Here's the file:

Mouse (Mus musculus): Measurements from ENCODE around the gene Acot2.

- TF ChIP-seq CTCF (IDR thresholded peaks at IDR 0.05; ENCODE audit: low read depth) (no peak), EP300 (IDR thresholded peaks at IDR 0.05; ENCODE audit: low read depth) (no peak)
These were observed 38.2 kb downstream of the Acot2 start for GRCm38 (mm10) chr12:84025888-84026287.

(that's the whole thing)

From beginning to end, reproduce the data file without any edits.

Mouse (Mus musculus): Measurements from ENCODE around the gene Acot2.

- TF ChIP-seq CTCF (IDR thresholded peaks at IDR 0.05; ENCODE audit: low read depth) (no peak), EP300 (IDR thresholded peaks at IDR 0.05; ENCODE audit: low read depth) (no peak)
These were observed 38.2 kb downstream of the Acot2 start for GRCm38 (mm10) chr12:84025888-84026287.